What are some positive things from your time here?
How nice it is to spend time in the ministry every day! People listen to you-there is no rejection. I have enjoyed spending more time with the brothers and sisters here. At home it's pure work; here I have more time for the friends.

What are some of the challenges you have faced?
Being sick (Montezuma) was not easy but I got past it. I would not let that deter me from coming back again though.

Have you learned anything about yourself from the experience?
"When you trust in Jehovah, he takes care of you." There were many potential anxieties but none are really necessary when you trust Jehovah. 

Would you try serving where the need is great again?
Yes! I'm going to!

What encouragement would you offer to others thinking about Needgreatering?
"Pray, plan, and go."

Friday, August 9, 2013

"When Life Hands You Lemons... make lemonade." Boy oh boy, could I ever use an ice cold lemonade right about now! The hot season is here and temperatures in Guasave are routinely around and above 100F  lately. The extreme weather is taking a toll on our ministry as it's very difficult to stay out for more than 40-45 minutes before you are totally drained. We have adjusted our schedule to preach more in the evenings as it's a bit cooler. Yesterday evening for example we were out and at 7:00 pm the temp was still 94F ! The high temperatures however aren't the only worries we have now though.
   On our recent circuit assembly program, we had a needs of the circuit part which placed much emphasis on preaching to people in their native tongues. Under direction from the faithful slave, this means that for example a native Spanish speaker should be witnessed to in Spanish even if they speak another language. This adjustment will greatly affect the English field in Guasave. Why do I say that?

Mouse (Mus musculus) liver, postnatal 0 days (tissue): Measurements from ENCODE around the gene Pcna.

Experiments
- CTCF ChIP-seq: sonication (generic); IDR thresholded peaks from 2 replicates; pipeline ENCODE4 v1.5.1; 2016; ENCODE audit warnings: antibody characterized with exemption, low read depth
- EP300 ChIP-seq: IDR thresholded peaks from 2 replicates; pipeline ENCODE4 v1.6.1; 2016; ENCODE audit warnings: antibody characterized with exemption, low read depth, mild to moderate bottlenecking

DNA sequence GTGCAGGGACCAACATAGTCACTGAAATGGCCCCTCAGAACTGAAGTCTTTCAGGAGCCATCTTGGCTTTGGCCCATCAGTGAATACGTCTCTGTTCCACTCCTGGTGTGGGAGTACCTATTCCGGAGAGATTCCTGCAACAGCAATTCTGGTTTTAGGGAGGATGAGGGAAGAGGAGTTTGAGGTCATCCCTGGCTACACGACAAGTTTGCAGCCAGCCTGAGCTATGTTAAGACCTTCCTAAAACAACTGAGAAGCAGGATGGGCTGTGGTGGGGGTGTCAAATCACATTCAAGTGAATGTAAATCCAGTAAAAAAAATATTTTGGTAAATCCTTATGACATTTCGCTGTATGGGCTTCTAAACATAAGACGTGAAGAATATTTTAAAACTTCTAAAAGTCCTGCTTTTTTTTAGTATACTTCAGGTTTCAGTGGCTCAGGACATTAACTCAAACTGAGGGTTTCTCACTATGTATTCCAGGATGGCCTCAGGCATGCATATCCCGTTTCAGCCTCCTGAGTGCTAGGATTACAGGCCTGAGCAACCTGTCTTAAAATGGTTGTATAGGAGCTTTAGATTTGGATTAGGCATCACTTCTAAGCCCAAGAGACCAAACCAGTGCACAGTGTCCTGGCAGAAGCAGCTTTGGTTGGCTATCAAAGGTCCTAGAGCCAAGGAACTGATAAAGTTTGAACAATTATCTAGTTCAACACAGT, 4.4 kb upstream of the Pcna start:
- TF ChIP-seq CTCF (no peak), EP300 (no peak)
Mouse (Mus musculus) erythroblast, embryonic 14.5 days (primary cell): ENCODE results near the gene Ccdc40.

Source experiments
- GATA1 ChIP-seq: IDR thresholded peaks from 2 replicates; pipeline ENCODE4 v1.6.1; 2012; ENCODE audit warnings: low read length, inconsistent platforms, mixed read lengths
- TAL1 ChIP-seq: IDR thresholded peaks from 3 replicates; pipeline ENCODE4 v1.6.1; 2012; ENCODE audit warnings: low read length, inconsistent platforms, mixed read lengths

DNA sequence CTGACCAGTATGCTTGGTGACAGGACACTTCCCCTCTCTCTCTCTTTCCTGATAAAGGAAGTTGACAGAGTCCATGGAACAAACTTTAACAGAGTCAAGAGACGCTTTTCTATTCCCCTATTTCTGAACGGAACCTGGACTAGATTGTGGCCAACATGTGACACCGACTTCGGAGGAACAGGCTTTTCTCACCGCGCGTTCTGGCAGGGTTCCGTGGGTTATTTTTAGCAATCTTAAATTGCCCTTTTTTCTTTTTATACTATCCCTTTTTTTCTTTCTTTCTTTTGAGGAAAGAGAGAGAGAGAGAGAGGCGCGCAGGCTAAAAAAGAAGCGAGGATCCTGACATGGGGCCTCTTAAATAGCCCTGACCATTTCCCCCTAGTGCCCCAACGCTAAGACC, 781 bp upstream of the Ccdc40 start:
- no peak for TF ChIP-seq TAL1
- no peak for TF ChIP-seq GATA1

Well to be honest many of our Bible studies and calls probably should be Spanish studies. Previously we would study with almost anybody. If they had a pulse and could speak a few words of English ( "hello, yes, no" ) we would study with them. The new emphasis however severely limits whom we can study with. In Guasave, there really is not a population of expats so the only ones left are Mexicans who may have been schooled in or lived in the U.S. and prefer to learn in English. How many people are like that in Guasave? We don't know so it places special emphasis on our census work we are now doing.
   Some congregations nearby have been dissolved, some have been changed into English groups. Change is never easy but we see the wisdom in Jehovah's ways. We often are told that a person may understand a foreign language but to reach their hearts what could be better than your native tongue? Also in the English congregations here in Mexico, there are a number of faithful Mexican brothers and sisters supporting the work. Not all of them are fluent in English. Surely it would be a blessing for some of these to return to meetings and be able to worship in their native tongue would it not? In this way they can fully understand all that is being taught and this will no doubt strengthen the congregations.
   Change is never easy. What will become of us here? How will our congregation and territory be affected? We don't know; but until we receive further instructions we will try not to be anxious but keep ourselves busy with the preaching work. By doing so we hope to keep pace with Jehovah's chariot as it moves ahead. And we'll enjoy the lemonade as well.
   In other fruit related news mango season is in full swing and everywhere we go mangoes are cheap and plentiful. Even the thousands of stray dogs we have here in Guasave are enjoying it as they get to feast on all the fruits that have fallen to the ground.
harvesting mangoes from the tree in our yard
 Indeed in some areas the smell of fermenting mango is high in the air. Oh well, when life hands you mangoes; you make mango sherbet!

Mango Sherbet

1 cup simple syrup
2-1/2 cups mango puree(3-4 large mangoes)
1 cup milk or cream(use cream for a rich sherbet)
pinch of salt
1/4 cup lime juice
2 tablespoons of alcohol (vodka, rum or Tequila!)
*the alcohol is not necessary but will help the sherbet keep a softer consistency

make simple syrup by combining one cup of water with one cup of sugar in a saucepan. heat until sugar is dissolved and then cool. use one cup of this mixture in the recipe.
stir all ingredients in a large mixing bowl. taste and adjust for sugar( depends on how sweet mangoes are)
add mix to ice cream maker and freeze according to directions.

to make without an ice cream maker: place mix in a metal bowl in freezer. stir every 20 minutes or so to help maintain a smooth product. freeze until firm (about 3-4 hours)